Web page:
Whiddon releases social isolation research and new content hub

Whiddon Group has released data from its second survey on social isolation and loneliness that will help to inform its new content hub, YourLife.

The study conducted by Galaxy Research on people aged over 65 years looked at how people are using technology and social media to stay connected with family, friends and their community.

Half of the people surveyed reported feelings of loneliness, but those who use the internet daily are significantly less likely to feel lonely than those who log on less often (48% vs 59%).


Not knowing enough people, or anyone, in their neighbourhood is revealed as the most common reason for this demographic feeling isolated (46%), followed by a lack of transport, mobility or assistance to get out and about (37%).

People in this age group use the Internet most commonly for emails (97%), information searching (91%) and online banking (76%).

The main social media applications people reported using are Facebook (97%) followed by Pinterest (13%), Instagram (9%) and Twitter (9%).

More women (66%) reported feeling more connected to people when they use social media than men (56%).

Karn Nelson, Executive General Manager, Strategic Policy and Research, Whiddon, said social connection is at the heart of Whiddon’s strategy and will be an integral part of a new program the company is launching later this year.

“The internet and social media is prevalent in all walks of life today for people of all ages.

“As such, it is an avenue we are continuing to explore as a means of keeping our residents and clients connected with loved ones and the community.

“Every day we see that many of our residents and clients really relish the time they spend online and on social media as means of keeping up with their families – particularly grandchildren.”

The data from the research is helping to inform Whiddon Group’s new content hub, YourLife, which brings together the ongoing research the not-for-profit does and information to support consumers.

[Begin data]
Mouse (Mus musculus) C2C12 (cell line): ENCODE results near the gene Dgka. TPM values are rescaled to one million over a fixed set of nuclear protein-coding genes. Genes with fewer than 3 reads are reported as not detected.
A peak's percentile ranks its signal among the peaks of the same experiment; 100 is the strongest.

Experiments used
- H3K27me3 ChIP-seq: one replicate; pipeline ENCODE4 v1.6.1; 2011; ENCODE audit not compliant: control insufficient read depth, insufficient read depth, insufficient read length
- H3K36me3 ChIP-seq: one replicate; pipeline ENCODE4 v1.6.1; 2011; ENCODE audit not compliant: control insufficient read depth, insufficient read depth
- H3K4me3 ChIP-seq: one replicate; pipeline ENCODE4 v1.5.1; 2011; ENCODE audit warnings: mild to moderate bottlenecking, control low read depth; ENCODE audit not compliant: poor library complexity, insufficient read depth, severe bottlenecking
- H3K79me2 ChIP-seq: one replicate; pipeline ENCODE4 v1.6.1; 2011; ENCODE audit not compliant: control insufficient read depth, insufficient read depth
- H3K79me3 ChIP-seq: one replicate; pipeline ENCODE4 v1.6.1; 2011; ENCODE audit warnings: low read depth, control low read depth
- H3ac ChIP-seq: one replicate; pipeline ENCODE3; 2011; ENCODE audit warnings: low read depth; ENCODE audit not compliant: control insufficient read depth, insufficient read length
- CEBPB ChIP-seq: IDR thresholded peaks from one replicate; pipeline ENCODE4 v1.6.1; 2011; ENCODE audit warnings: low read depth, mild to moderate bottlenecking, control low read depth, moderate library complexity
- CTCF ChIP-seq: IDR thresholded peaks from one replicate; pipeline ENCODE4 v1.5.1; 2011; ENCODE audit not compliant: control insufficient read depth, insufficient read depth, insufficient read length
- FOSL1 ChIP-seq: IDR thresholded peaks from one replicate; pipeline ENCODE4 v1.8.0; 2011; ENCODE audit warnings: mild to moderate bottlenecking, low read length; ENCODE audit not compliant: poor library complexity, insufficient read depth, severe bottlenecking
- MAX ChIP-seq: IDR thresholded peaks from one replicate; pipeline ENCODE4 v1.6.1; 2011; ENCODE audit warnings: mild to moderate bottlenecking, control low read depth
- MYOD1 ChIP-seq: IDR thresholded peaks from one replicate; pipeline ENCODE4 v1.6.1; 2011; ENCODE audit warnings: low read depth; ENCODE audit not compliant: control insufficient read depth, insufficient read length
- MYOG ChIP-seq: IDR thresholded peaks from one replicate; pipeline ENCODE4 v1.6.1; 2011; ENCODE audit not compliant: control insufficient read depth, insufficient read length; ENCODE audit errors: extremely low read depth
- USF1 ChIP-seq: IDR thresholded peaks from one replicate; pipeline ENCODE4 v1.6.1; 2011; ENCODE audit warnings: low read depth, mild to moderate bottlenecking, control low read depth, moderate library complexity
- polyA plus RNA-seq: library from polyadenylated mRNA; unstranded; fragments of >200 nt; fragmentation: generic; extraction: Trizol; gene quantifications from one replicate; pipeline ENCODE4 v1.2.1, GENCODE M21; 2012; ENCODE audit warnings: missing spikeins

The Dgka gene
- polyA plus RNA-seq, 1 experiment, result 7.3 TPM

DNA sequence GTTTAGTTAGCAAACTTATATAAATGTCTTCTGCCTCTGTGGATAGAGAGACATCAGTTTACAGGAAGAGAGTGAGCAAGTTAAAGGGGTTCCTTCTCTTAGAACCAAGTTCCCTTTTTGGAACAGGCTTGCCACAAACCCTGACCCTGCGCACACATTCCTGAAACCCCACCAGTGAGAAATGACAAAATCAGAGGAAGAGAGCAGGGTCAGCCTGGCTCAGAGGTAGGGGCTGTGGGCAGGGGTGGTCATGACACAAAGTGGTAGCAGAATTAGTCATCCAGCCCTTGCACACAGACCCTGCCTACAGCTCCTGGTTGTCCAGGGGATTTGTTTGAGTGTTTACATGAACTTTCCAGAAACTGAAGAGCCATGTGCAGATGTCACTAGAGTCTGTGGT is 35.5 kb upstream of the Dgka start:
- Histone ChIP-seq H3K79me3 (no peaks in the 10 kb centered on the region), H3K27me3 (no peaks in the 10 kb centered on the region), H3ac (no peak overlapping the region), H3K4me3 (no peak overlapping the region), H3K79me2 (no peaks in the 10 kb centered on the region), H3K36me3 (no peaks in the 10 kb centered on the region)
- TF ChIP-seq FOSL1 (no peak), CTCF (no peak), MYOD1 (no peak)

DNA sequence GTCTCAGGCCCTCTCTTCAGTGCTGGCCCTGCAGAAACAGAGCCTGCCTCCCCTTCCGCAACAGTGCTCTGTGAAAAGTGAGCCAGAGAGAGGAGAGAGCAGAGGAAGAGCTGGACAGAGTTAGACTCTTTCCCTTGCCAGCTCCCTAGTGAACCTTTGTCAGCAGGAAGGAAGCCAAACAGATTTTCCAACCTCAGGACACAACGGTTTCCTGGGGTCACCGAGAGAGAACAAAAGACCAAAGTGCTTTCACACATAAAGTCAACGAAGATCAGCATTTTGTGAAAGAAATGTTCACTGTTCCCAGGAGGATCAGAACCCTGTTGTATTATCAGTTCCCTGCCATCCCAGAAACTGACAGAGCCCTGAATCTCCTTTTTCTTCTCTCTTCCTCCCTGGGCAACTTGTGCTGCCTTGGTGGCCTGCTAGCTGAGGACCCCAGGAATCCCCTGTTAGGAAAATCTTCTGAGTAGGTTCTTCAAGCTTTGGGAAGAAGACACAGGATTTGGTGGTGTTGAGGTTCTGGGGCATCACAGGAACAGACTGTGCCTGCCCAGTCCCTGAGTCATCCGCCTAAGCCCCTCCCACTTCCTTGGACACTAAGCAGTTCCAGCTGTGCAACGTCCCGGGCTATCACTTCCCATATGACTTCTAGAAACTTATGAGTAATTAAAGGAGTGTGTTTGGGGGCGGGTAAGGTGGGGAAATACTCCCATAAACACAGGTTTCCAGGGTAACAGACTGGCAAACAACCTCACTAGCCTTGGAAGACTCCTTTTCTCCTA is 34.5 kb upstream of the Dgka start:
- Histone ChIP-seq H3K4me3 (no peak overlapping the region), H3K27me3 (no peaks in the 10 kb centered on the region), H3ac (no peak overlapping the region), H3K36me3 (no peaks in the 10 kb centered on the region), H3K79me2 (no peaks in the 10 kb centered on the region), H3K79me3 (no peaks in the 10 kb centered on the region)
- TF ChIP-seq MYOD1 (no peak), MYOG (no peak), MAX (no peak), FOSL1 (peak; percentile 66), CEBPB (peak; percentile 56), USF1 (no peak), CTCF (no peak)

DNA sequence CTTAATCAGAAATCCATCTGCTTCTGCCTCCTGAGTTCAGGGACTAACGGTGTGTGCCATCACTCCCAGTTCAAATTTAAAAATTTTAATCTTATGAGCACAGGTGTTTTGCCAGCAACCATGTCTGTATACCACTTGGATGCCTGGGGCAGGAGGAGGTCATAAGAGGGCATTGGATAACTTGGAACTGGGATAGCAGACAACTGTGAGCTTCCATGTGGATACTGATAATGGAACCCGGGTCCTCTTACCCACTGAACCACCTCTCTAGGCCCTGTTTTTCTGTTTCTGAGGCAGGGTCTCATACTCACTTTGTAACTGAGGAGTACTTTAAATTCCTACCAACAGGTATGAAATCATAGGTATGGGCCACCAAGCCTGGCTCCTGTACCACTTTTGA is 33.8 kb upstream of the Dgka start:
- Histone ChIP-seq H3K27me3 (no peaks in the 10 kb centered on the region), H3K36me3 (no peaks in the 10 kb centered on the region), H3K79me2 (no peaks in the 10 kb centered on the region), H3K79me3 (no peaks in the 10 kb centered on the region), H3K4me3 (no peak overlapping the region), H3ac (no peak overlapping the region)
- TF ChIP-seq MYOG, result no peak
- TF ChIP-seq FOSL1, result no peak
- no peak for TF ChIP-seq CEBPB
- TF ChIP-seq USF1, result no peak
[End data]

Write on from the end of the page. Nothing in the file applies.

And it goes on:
“There really are two core reasons behind the decision to launch YourLife,” a spokesperson for Whiddon Group said.

“The first was that we have a huge amount of fantastic content, particularly around creative and healthy ageing programs and research, that we wanted to find a way to share with consumers.”

“We are regularly developing and trialling new creative and healthy ageing programs like HenPower, VintageBites, Chat, Stories & Tea and recognised that we are sitting on so many inspirational and educational stories and resources that should be shared,” she said.

“Many of the resources that we have lend themselves to great practical solutions for families, for carers and for older people.”

“We also want to celebrate and share the inspirational people that are part of our community. Just yesterday I spent the day celebrating a 106th birthday at one of our homes and hearing about the incredible and very rich life of this resident – and use the powerful medium of storytelling to help break down perceptions of ageing and aged care.”

“The second reason is, of course, that we are operating in an increasingly digitally focussed world – more and more of our consumers are finding the information that they need online, engaging with us on social media and coming via our website – publishing powerful content online was a logical next step for us.”

“We wanted the content site to be authentic and transparent in how we share information and support people who are on that journey of looking for care.”

“It’s no secret that taking the step towards accessing aged care services is challenging, confusing and often very confronting – we are hoping that some of our content can help make a difference for some people.”

“We’re also engaging some of our residents and their families so that they can share their experience of moving into residential care with other families who may be at the beginning of their journey, supporting them with their learnings and stories.”

YourLife has three content pillars – healthy ageing, ageing concerns and keeping connected, which address things like a home care check list, planning for residential care, what is well being, research around healthy ageing and proactive ways to support people with cognitive decline.

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